What is a varicocele?
A varicocele is an enlarged vein in the scrotum next to the testicle. Varicocele is similar to varicose veins in the leg. Varicocele is a very common condition that affects 15% of men.
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Dr. Brems Explains Varicocele
What causes varicocele?
Veins have valves which help blood circulate through the body and back to the heart. When the valves in the vein are weak or don’t work properly, blood pools in the vein and causes the vein to enlarge.
What are the symptoms of varicocele?
Varicoceles can cause discomfort in the scrotum often described as heaviness or dragging sensation. Pain may feel congestive or “like a toothache”. The pain is generally mild to moderate. Discomfort gets worse with long periods of sitting, standing or physical activity. The pain is typically relieved by lying down.
In boys, varicocele can slow normal testicle growth.
With time, varicoceles may enlarge and become more noticeable.
Varicocele can impair sperm production and cause infertility. Men trying to start a family or men who may want to start a family in the future, may benefit from varicocele treatment.
How is varicocele diagnosed?
Diagnosis a varicocele starts with a medical history and physical exam. Examination may be performed laying down and standing without and with bearing down.
Scrotal ultrasound may be used to evaluate the testicles, the glands on top of the testicles (epididymis) and assess the presence and size of varicocele. Blood work may be drawn to look at hormone levels and other factors that can affect sperm production. Semen analysis may be used to evaluate sperm count and quality.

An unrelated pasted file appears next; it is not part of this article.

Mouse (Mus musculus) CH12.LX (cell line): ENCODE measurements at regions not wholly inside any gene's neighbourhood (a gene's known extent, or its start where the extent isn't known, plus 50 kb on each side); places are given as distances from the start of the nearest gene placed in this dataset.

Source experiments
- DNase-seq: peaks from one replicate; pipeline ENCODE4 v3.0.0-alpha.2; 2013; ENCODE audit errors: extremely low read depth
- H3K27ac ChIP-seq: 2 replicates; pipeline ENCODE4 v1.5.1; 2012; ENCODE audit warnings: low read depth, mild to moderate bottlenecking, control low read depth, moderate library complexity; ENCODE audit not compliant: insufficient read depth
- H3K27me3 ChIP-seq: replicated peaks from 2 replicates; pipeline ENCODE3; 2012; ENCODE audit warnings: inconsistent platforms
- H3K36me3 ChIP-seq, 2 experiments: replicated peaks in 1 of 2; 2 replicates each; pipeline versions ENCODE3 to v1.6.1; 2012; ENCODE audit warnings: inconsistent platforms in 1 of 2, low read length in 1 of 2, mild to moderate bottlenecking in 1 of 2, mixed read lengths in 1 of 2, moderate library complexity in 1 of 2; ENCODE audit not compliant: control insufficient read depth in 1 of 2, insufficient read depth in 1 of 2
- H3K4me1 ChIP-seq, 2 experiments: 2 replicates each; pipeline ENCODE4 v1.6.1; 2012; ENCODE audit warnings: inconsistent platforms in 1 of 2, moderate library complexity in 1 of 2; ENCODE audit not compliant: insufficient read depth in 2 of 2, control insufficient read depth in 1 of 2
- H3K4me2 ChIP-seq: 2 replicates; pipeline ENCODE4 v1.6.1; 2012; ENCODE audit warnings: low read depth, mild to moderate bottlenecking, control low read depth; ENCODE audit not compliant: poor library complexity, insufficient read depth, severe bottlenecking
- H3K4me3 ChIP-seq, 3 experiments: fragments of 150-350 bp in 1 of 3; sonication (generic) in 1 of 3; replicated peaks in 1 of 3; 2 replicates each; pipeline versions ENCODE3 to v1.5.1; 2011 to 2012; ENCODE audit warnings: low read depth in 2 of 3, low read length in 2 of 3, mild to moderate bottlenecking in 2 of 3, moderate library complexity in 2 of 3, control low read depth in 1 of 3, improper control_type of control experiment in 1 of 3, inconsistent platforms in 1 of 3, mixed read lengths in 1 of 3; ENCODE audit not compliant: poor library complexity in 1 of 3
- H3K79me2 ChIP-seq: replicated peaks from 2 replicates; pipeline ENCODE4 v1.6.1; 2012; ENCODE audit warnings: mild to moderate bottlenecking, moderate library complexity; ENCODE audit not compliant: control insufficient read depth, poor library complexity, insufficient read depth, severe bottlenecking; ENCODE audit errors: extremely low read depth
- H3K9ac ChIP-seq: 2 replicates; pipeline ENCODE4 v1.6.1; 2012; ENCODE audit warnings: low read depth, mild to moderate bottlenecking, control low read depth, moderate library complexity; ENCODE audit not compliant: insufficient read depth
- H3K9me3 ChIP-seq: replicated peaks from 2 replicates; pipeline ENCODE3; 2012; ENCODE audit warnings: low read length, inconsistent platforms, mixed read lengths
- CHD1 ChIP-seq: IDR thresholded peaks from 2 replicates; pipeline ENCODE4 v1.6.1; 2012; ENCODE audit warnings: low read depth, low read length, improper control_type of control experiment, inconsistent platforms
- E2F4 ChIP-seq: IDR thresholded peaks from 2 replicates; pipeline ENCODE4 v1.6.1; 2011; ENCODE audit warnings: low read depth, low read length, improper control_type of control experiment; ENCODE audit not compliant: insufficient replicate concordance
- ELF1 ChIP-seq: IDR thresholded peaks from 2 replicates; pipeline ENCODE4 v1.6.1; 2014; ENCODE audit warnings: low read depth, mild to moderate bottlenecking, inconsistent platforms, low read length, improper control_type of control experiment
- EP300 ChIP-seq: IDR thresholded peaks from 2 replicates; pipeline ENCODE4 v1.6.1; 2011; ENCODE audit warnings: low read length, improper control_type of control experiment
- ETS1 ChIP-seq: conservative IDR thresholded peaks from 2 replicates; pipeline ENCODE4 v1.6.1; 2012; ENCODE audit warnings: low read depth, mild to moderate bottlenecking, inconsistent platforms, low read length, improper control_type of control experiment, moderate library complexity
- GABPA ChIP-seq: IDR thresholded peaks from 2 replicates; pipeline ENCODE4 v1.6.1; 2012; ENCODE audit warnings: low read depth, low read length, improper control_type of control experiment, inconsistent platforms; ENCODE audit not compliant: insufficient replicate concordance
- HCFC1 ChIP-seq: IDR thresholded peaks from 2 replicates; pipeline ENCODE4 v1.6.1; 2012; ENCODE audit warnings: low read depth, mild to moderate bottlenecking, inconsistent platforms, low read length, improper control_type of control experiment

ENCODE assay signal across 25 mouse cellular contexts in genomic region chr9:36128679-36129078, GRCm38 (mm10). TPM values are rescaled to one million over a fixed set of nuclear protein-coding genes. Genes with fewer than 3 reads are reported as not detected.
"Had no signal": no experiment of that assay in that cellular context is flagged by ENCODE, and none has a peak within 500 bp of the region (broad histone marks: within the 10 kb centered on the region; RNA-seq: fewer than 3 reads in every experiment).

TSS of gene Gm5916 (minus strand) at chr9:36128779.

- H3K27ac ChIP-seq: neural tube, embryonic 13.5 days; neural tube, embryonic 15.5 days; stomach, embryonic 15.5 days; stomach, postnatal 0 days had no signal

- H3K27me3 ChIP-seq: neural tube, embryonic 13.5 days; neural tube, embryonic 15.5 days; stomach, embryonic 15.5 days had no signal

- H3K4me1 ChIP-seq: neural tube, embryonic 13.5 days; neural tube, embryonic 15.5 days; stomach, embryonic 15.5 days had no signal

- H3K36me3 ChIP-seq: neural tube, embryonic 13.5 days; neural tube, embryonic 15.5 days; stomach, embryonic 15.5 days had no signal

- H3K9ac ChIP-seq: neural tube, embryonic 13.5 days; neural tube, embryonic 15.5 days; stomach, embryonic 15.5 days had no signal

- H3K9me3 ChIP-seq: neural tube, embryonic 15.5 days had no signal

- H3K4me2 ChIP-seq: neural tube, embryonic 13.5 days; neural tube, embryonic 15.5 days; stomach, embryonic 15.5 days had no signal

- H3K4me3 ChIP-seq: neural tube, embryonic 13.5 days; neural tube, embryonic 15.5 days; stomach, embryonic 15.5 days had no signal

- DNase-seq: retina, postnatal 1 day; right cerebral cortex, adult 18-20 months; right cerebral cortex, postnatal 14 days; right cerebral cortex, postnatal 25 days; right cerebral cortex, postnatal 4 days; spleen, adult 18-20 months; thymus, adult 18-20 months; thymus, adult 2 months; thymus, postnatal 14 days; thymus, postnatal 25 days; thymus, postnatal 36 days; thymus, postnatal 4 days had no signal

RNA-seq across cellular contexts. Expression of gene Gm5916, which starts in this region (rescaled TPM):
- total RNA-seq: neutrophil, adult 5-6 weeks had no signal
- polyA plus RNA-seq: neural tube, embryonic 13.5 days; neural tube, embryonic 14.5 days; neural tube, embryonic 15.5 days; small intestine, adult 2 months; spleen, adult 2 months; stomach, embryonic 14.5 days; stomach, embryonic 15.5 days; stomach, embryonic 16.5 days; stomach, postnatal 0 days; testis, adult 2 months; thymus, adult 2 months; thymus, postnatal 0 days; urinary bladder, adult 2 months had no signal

What are treatment options for varicocele?
- Inguinal (groin) without or with microscope
The procedure takes place in an outpatient setting in our Interventional Radiology suite. This is in an office setting and does not require hospitalization. Embolization is performed with local anesthesia and sedation (“twilight sleep”).
The Interventional Radiologist makes a small cut in the groin to insert a tiny tube called a catheter into the femoral vein. Moving x-ray called fluoroscopy is used to guide the procedure. The catheter is guided into the testicular vein.
Once in the testicular vein, x-ray dye called “contrast” is injected to map out the problem area. Coils or particles are used to block or “embolize” the varicocele.
Once the vein is blocked, the damaged vein is shut off and the blood flow is redirected to the surrounding healthier veins. Pressure decreases in the varicocele which helps restore normal function and ease pain.
Varicocele embolization usually lasts about 30 to 45 minutes. Recovery typically lasts two hours. Moderate activity is usually resumed in 24 to 48 hours.
Advantages of varicocele embolization
- Office based and minimally invasive
- Quick recovery times
- Low risk of complication
- No general anesthesia needed
- Multi-disciplinary approach
- Ease of scheduling
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